Thursday, March 4, 2010
Memoir Month #4
Welcome! It's time for some good news. I have the winner of the drawing for a copy of Mary DeMuth's book,
Jennifer Ortolano, you are the winner. Congratulations! Please contact me at lynndaell [at] live [dot] com so that I can send it to you.
We've viewed memoir writing from several perspectives. Mary DeMuth gave us information about writing memoirs in general and followed up with the personal issues she faced. Last time, we looked at memoir writing from an agent's prospective via Laney Katz Becker's interview.
Today, I have another blog excerpt. Rachelle Gardner blogged about writing memoirs. Link here to read the whole letter. I want to focus on a few lines:
"Memoir is a demanding genre; it will only sell if the writing is stellar, and the story is crafted in way that is very compelling. It usually needs a unique hook or a fresh spin on a common topic… Selling a memoir is not just about your story. It's about how that story is written. Lots of people have a story similar to yours; only a few will be able to write it in such a way that it could become a bestselling memoir."
Rachelle uses strong words: demanding, stellar, compelling, and unique. She also talks about the agent's perspective of having a best seller: "only a few will be able to write it."
So what's a writer to do?
What else? Write a book!
Write a memoir. Just don't call it a memoir.
No, I'm not talking about some magician's razzle-dazzle. I am asking you to rethink your book. Think about a memoir as a guided trip into someone else's world. How deeply we delve into the author's life determines what type of memoir it is.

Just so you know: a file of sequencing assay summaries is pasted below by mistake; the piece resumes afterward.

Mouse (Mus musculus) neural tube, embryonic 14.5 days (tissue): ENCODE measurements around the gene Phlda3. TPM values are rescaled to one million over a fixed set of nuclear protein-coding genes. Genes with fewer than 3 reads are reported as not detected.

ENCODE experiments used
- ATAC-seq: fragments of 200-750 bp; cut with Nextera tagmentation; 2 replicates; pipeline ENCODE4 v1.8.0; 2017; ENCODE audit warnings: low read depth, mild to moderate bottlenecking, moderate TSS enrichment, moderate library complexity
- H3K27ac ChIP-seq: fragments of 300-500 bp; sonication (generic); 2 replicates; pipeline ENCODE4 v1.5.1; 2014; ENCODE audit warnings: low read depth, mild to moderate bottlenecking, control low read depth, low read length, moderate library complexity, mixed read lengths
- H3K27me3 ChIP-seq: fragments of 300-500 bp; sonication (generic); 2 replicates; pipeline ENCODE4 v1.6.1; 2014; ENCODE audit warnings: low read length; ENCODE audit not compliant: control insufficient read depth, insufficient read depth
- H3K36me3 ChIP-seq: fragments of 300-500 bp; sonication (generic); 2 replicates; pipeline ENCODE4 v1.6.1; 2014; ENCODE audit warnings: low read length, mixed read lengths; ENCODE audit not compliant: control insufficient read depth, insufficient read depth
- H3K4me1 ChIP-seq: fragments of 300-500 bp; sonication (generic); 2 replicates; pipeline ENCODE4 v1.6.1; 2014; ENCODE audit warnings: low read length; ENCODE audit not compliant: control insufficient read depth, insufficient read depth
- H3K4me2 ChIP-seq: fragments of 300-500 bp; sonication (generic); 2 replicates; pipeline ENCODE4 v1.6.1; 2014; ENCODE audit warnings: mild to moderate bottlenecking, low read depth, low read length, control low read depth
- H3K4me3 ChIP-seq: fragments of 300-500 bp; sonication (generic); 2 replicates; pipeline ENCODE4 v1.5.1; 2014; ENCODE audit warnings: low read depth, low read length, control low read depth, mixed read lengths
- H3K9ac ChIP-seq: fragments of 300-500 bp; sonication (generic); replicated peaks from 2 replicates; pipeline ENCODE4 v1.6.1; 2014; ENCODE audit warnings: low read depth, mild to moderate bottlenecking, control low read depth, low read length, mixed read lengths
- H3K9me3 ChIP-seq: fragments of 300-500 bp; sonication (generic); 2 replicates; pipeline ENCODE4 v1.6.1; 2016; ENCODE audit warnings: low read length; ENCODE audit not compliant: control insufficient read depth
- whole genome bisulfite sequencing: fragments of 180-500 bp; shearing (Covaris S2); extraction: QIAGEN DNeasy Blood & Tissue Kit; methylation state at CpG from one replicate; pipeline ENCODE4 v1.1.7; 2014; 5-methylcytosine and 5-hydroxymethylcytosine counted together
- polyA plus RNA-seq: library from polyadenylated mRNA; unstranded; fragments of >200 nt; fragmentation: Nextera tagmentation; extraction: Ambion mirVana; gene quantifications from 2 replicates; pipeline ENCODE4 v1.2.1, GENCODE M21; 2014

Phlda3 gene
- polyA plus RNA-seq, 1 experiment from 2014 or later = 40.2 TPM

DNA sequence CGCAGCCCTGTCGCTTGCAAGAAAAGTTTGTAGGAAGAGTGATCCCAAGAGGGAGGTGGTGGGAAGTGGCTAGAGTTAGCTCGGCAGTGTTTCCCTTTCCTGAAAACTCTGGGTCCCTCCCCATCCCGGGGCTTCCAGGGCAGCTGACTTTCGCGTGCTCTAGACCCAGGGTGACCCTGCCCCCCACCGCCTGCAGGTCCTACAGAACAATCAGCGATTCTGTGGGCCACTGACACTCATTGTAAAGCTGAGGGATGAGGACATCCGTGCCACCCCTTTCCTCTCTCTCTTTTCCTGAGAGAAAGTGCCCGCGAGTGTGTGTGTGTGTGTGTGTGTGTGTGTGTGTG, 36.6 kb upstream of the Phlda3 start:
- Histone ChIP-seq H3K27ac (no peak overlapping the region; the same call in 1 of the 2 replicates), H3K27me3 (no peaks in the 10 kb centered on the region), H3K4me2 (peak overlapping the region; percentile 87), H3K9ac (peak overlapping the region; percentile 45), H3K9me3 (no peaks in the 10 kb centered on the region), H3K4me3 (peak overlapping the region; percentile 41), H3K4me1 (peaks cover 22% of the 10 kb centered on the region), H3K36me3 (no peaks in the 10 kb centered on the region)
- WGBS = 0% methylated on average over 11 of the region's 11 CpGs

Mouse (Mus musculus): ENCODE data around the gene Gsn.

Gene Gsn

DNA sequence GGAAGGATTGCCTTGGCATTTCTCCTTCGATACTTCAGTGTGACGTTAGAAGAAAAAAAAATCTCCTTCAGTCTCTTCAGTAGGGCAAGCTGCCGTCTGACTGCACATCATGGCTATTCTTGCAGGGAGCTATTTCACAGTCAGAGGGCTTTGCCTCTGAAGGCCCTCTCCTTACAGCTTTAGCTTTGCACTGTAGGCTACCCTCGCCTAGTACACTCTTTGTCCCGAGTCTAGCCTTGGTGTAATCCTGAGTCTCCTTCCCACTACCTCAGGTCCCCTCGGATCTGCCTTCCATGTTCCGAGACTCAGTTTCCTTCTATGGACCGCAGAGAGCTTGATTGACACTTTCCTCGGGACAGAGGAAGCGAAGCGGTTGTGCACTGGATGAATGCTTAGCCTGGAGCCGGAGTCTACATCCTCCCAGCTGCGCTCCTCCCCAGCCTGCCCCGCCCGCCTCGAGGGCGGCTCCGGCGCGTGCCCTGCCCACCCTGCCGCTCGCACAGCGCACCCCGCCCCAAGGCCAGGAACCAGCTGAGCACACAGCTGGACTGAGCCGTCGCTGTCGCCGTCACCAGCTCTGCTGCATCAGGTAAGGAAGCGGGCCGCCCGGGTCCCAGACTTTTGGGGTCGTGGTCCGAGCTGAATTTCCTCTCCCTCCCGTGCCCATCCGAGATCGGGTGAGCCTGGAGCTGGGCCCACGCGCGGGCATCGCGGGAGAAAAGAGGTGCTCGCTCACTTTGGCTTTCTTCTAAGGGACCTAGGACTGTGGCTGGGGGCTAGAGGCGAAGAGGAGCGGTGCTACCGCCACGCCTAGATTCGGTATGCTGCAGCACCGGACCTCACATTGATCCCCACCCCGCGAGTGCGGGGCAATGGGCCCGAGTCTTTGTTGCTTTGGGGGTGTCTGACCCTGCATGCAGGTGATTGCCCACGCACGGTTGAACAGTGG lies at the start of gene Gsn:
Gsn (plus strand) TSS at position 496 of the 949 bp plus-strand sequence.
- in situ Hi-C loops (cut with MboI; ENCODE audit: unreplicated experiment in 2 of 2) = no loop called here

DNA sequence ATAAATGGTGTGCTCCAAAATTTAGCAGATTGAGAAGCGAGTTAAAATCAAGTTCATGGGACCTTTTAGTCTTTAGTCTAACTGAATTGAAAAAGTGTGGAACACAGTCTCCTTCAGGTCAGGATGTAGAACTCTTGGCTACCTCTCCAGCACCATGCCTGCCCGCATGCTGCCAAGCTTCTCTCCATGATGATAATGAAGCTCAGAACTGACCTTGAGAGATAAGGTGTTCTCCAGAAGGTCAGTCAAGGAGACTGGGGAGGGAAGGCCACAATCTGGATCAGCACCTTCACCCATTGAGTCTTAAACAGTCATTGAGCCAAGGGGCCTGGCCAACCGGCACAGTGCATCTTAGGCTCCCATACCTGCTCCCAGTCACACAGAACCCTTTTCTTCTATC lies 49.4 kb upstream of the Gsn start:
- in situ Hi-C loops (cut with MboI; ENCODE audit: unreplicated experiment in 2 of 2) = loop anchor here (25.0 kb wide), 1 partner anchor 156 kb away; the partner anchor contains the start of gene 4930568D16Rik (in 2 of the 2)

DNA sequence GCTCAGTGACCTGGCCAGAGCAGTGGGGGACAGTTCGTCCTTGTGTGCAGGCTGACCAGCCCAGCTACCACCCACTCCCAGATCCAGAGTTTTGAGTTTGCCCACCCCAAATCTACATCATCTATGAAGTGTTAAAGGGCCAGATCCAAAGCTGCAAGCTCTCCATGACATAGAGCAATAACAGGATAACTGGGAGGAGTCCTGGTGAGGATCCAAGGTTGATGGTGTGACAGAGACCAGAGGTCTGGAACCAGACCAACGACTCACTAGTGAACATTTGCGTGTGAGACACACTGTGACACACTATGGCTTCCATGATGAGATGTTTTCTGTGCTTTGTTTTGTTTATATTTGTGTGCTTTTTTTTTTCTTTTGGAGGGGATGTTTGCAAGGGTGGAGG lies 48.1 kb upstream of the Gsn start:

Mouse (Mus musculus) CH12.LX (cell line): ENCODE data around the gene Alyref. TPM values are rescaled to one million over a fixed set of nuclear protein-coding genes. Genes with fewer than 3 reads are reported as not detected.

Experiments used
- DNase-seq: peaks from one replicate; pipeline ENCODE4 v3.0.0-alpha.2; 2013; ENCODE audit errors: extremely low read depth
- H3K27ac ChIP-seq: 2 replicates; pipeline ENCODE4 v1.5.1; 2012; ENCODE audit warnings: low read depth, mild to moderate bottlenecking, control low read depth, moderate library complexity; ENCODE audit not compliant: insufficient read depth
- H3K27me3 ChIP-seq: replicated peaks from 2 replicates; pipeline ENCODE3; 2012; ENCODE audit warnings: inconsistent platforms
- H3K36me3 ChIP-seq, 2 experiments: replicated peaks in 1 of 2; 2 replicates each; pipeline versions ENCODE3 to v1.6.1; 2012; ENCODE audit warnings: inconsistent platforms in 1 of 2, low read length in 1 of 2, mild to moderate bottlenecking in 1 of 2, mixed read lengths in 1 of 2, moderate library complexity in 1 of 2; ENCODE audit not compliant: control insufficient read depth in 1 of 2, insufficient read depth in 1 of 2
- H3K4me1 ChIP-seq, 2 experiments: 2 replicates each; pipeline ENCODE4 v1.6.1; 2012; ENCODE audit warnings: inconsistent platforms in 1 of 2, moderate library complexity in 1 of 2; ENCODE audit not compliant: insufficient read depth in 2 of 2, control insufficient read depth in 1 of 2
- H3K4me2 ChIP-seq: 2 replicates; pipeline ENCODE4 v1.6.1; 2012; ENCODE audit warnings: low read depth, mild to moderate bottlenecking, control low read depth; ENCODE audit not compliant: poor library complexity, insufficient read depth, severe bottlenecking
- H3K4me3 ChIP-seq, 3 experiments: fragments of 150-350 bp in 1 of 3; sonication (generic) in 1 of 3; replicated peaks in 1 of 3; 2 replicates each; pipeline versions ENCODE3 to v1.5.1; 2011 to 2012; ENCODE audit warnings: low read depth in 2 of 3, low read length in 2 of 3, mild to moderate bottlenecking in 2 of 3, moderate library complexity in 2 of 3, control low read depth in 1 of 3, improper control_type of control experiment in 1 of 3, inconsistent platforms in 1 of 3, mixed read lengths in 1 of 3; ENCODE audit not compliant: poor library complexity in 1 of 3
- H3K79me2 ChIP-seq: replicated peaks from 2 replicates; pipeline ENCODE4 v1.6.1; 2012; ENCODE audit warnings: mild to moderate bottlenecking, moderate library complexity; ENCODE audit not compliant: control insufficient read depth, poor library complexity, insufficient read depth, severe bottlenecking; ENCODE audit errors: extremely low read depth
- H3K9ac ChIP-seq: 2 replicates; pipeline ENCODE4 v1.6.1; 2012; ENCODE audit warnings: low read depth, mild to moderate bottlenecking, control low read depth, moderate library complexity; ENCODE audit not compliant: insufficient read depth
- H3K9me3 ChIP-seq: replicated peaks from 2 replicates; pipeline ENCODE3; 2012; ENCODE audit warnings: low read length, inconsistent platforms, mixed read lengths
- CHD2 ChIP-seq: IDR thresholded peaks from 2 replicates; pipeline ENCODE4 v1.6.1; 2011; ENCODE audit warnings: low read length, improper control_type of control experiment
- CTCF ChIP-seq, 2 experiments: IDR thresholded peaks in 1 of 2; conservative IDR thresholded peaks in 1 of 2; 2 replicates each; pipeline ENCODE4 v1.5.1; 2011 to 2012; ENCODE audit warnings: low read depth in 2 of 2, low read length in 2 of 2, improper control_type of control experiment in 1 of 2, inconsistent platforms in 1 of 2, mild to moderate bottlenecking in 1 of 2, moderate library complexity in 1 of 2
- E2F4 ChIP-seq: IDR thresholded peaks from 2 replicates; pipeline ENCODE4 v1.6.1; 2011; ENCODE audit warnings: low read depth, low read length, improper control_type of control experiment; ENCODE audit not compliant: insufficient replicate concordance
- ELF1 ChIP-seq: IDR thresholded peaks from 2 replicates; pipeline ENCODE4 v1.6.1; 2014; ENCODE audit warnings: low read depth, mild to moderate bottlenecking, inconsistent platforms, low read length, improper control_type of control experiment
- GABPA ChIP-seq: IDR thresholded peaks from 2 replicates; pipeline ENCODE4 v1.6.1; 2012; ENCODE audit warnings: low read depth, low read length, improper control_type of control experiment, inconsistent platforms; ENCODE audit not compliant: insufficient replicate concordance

When, by opening the book, we read the answer to the question, "Hello, how are you?" the book is primarily about the author's past. Memoirs like,
Thin Places and Isobel Kuhn's book By Searching answer that question by inviting us into the deepest places in their lives and souls. They share memories and experiences that may be painful, but their answers help others who hurt.
Sometimes, the book answers the question, "What do you do?" I've recently read two great examples of this type of memoir. Plenty is an example of the memoir style "A year in the life of…" It's about how a couple lives out the goal of securing locally grown food. It contains strong personal and emotional elements of the couple who wrote it. It makes compelling reading.
Jerry Jenkins' book Writing for the Soul skillfully weaves his personal life into information on how he writes. Because his writing style reflects his lifestyle, the account of his writing life would be hollow without the personal life that sustains it. As co-author of the Left Behind series, Mr. Jenkins has a unique hook.
Another question a memoir can answer is, "So what happened?" Of the three types of memoir, this type is the most objective. I recently read A Century Turns by William J. Bennett. In it, Mr. Bennett wrote about the twenty years of American history beginning in 1988 and skillfully constructed a stained-glass window of national life. Because he was involved in much of the political activity during those twenty years, he adds a personal touch to the account. Much as the thin strips of lead hold a stained-glass window together, his touches of memoir become the slivers of light that give definition and cohesion to the picture he creates.
As you look at your story, think about it in relation to the food you eat or the work you do or the people you know. You will still need all your writing skills. It's just that by turning outward, you might find a larger audience for your story and make your memoir a best-seller.